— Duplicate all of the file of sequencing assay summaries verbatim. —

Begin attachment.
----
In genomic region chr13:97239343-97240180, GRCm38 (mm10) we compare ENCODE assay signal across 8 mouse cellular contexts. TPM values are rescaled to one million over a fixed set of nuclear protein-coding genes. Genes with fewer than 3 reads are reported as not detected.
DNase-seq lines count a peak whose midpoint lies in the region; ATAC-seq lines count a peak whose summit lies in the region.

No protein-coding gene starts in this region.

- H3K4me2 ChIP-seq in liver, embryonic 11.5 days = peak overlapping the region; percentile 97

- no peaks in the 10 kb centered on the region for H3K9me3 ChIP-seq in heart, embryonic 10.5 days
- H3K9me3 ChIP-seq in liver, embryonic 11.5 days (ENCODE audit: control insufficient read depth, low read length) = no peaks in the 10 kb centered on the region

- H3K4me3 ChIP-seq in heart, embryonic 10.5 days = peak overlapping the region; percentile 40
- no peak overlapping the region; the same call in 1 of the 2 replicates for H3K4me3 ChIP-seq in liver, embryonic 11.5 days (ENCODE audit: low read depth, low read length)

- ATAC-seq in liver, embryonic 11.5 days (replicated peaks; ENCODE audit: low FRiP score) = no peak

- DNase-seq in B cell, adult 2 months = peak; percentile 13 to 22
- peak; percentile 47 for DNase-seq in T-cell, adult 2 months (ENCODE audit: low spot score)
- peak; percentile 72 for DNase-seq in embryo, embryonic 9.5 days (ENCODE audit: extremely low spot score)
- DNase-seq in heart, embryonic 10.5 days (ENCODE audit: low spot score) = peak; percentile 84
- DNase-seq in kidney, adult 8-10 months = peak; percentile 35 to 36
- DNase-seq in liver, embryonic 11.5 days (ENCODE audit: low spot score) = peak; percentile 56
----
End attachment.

In genomic region chr13:97239343-97240180, GRCm38 (mm10) we compare ENCODE assay signal across 8 mouse cellular contexts. TPM values are rescaled to one million over a fixed set of nuclear protein-coding genes. Genes with fewer than 3 reads are reported as not detected.
DNase-seq lines count a peak whose midpoint lies in the region; ATAC-seq lines count a peak whose summit lies in the region.

No protein-coding gene starts in this region.

- H3K4me2 ChIP-seq in liver, embryonic 11.5 days = peak overlapping the region; percentile 97

- no peaks in the 10 kb centered on the region for H3K9me3 ChIP-seq in heart, embryonic 10.5 days
- H3K9me3 ChIP-seq in liver, embryonic 11.5 days (ENCODE audit: control insufficient read depth, low read length) = no peaks in the 10 kb centered on the region

- H3K4me3 ChIP-seq in heart, embryonic 10.5 days = peak overlapping the region; percentile 40
- no peak overlapping the region; the same call in 1 of the 2 replicates for H3K4me3 ChIP-seq in liver, embryonic 11.5 days (ENCODE audit: low read depth, low read length)

- ATAC-seq in liver, embryonic 11.5 days (replicated peaks; ENCODE audit: low FRiP score) = no peak

- DNase-seq in B cell, adult 2 months = peak; percentile 13 to 22
- peak; percentile 47 for DNase-seq in T-cell, adult 2 months (ENCODE audit: low spot score)
- peak; percentile 72 for DNase-seq in embryo, embryonic 9.5 days (ENCODE audit: extremely low spot score)
- DNase-seq in heart, embryonic 10.5 days (ENCODE audit: low spot score) = peak; percentile 84
- DNase-seq in kidney, adult 8-10 months = peak; percentile 35 to 36
- DNase-seq in liver, embryonic 11.5 days (ENCODE audit: low spot score) = peak; percentile 56